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Second-hand: 2001-2008 Dodge Caravan

What would make someone angry enough to shadow the Chrysler display at the Toronto auto show wearing a Do Not Buy Dodge T-shirt?

  • The image of cars on a parking

What would make someone angry enough to shadow the Chrysler display at the Toronto auto show wearing a Do Not Buy Dodge T-shirt?

A Newmarket man had leased a new 2003 Dodge Grand Caravan but soon discovered it wasn’t assembled properly and, as a result, the roof began leaking.

The leak led to electrical snafus and mould and mildew growth. The problem allegedly festered, causing numerous malfunctions that resulted in the van spending a total of 179 days – half a year – in a dealership repair bay.

Dissatisfied with the repairs and the automaker’s response, he launched a protest website, www.donotbuydodge.ca, to spread his story to the world. He claims his site has drawn 4.2 million visitors and counting.

That can’t be good for Caravan sales.

CONFIGURATION

With automotive writers fawning over the reinvented 1999 Honda Odyssey, Chrysler needed a game-changing minivan to continue lording over the segment it had created.

The 2001 redesign of the Dodge Caravan (and closely related Chrysler Town & Country) was actually more evolutionary than revolutionary. The wheelbase remained unchanged while the body grew five cm wider. Only the short-wheelbase version was significantly longer, gaining seven cm overall.

Enhanced safety was a priority. The van’s unibody was stiffened to handle European offset frontal impact standards, and all models received dual-stage front airbags and pretensioners on the front belts (reining in the slack milliseconds ahead of impact).

The styling was familiar, although the headlamps were upsized to throw 80 per cent more light. Optional power assist was available on one or both sliding doors and even the rear hatch could be power operated – an industry first.

The Caravan was designed from the inside out to maximize flexibility. The optional floor console could be mounted between the front or second-row seats, and an available rear parcel shelf helped organize the cargo space.

The rear bench could not collapse into the floor like the Odyssey’s, but it split in half for more cargo/passenger configurations. Each half weighed 25 kg – manageable even for scrawny writer types.

Dodge retired its anemic 3.0 L V6, while the 3.3 L and 3.8 L pushrod V6s were redesigned for quieter operation and more power. Output rose 22 hp to 180 hp in the 3.3, and 35 hp to 215 hp in the larger mill.

A U.S.-only base model got a 150 hp DOHC 2.4 L four-cylinder tied to a three-speed automatic. All others got a four-speed autobox. An optional all-wheel-drive system was offered until 2004.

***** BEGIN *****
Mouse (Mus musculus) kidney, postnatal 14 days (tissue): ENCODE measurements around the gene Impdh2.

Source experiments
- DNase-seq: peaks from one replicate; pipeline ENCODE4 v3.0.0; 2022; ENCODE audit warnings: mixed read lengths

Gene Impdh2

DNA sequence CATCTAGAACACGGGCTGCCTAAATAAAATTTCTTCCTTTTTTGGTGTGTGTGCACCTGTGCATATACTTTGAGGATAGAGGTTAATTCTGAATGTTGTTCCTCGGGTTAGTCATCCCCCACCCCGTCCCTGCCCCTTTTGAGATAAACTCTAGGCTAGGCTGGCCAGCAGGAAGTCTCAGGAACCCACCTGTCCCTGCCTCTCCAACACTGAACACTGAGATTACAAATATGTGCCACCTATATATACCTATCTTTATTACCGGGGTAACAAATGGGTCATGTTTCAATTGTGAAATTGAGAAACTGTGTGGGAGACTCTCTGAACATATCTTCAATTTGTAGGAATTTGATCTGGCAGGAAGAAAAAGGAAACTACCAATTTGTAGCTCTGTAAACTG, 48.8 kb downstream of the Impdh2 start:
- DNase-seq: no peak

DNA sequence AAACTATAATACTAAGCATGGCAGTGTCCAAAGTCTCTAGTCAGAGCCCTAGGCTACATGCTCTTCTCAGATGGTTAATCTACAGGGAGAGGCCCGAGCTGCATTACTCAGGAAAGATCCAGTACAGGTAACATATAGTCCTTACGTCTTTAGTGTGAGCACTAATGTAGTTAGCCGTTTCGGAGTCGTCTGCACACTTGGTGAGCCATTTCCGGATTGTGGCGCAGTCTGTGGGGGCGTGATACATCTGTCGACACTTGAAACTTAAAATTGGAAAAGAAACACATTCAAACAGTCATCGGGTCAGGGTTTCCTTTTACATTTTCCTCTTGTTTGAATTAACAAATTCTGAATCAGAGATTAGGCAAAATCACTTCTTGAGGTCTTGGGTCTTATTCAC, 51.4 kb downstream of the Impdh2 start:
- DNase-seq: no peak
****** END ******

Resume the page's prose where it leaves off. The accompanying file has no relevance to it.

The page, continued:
Chrysler spent $400 million to re-engineer the floorpan for 2005 to accommodate Stow ‘n’ Go seating, allowing the third- and second-row seats to fold into the floor. It kiboshed the all-wheel-drive option, since there wasn’t room for the AWD mechanicals below.

The optional seating, available only on the extended Grand Caravan, was convenient, although some owners complained that the foldable chairs were narrow and stiff.

The Caravan was redesigned for the 2008 model year, returning only in the popular Grand size.

ON THE ROAD

Equipped with the larger, pushrod 3.8 L engine, a 2005 Grand Caravan could sprint to 96 km/h from a standstill in 9.6 seconds, a full two seconds slower than the Odyssey and Toyota Sienna.

Roadholding grip on a circular skidpad was lacklustre, mustering just 0.71 g. Braking was a little weak, too, requiring 60 metres to stop from a velocity of 112 km/h.

The Grand Caravan suffered from a flabby suspension, imprecise steering and a floaty disposition at highway speeds. Regardless, most owners praised their vans for their smooth highway manners that made long treks relaxing.

Fuel economy was far from class-leading, drivers noted.

WHAT OWNERS REPORTED

There’s good reason why the affordable and stylish Caravan is a common sight: it’s eminently practical.

“It rides (and) drives smooth. The space it has in it is so versatile. I like the removable seating and storage space,” posted the owner of an ’04 model on the web.

But the Caravan has a nagging reputation for eating its transmission – a characterization that Dodge has yet to shake, despite a (now former) “merger of equals” with Daimler-Benz.

“Last night, on the way to church, we left our transmission somewhere along the Interstate,” starts a sad post about a 2002 Caravan tranny.

Lots of owners have been saddled with transmission repair costs, often around the 100,000 km threshold. Sometimes it was the transmission solenoid or the torque converter, sometimes the whole unit.

Other commonly reported maladies included failed air conditioning compressors and frequent repairs to front-end suspension components, especially the sway-bar bushings. Entire steering racks have been replaced.

Additional headaches included malfunctioning power-assisted doors and windows, leaky power steering hoses (recalled), short-lived oxygen sensors and water pumps, and electrical gremlins.

Fortunately, the Caravan depreciates like Soviet space hardware so it’s inexpensive to buy second-hand. Just keep some funds aside for certain repairs. And a website domain name.

We would like to know about your ownership experience with these models: Mazda5, Mercedes-Benz C-class and Pontiac Grand Prix. Email: toljagic@ca.inter.net.

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